After estimating the number of stars, further estimates in the Drake Equation get immediately dodgy. What we need to know next is how many stars have planets, and what is the typical distribution of planets by size and distance from their host star. In other words, how many stars have planets that can potentially host life? This is further complicated by the fact that we can only guess at how adaptable “life” is. Can life develop under the ice of large moons of gas giants? How about in the upper atmospheres of those gas giants?

It is easier, therefore, to answer the question – how many Earth-like planets are out there?

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Mar 29 2018

Galaxy Without Dark Matter

Published by under Astronomy

One of the cool things about astronomy is that the universe is a huge place, and we can look in any direction and see lots of stuff. Current estimates are that there are about 2 trillion galaxies in the visible universe. Galaxies vary in size, but have on the order of hundreds of billions of stars.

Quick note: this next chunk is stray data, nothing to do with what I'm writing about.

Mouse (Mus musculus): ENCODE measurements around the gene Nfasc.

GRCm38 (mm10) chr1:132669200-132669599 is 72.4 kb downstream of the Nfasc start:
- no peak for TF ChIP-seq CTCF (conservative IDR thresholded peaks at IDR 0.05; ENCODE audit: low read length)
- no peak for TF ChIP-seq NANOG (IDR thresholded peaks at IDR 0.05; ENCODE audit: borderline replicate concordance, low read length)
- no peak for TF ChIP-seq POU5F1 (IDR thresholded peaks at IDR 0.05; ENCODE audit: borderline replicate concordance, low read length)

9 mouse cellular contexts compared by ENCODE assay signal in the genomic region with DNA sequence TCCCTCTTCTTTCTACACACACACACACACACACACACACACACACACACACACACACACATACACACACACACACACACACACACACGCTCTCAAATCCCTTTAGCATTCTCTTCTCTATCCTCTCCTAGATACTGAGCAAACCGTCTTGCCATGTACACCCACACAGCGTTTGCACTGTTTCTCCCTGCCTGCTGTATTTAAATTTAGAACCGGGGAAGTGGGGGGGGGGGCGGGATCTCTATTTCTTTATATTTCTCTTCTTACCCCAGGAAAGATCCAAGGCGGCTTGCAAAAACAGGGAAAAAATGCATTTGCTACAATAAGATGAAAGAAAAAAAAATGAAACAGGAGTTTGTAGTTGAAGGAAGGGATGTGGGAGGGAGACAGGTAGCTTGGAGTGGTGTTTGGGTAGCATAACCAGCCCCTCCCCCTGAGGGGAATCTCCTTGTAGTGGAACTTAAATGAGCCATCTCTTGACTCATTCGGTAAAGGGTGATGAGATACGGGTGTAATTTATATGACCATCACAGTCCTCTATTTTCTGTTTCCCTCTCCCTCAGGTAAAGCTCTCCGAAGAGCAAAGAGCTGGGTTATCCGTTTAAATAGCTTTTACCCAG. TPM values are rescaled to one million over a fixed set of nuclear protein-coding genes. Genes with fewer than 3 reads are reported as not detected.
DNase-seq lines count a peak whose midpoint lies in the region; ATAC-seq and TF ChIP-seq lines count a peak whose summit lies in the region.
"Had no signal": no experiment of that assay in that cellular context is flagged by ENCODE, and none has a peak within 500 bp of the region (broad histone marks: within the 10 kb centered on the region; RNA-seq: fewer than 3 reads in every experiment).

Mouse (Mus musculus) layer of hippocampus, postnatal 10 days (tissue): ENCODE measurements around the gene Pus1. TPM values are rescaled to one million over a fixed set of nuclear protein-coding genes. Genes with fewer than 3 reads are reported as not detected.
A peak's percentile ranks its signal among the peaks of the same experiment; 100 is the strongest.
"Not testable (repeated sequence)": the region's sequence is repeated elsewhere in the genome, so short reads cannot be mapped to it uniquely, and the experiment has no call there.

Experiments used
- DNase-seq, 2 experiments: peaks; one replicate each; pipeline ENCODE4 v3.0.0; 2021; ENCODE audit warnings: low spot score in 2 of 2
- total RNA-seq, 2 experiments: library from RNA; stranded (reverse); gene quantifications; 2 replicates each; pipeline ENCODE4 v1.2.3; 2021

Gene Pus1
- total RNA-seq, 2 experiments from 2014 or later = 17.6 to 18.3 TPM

What this means is that even if a phenomenon occurs only in one in every billion galaxies, there are still two thousands of them out there for us to find. Or even a one-in-a-million star will occur hundreds of thousands of times in our own galaxy. So the more we look, the rarer and rarer stuff we will find.

Recently astronomers happened upon one such rare occurrence – a galaxy that appears to be devoid of dark matter. That’s not supposed to happen, so if it is confirmed by longer study will have significant implications for our understanding of the universe.

Dark matter is material that has a gravitational effect that we can observe, but does not radiate and so is “dark”. The existence of dark matter was first proposed by Fritz Zwicky to explain the apparent rotation of observed galaxies. Based on Newton’s gravitational equations, we can calculate how fast a galaxy should rotate based on how much mass it contains. Another way to look at this, if we observe how fast a galaxy is rotating, we can calculate how much mass it should contain. If it contained less than the needed mass, the stars would be flung away by their observed velocity.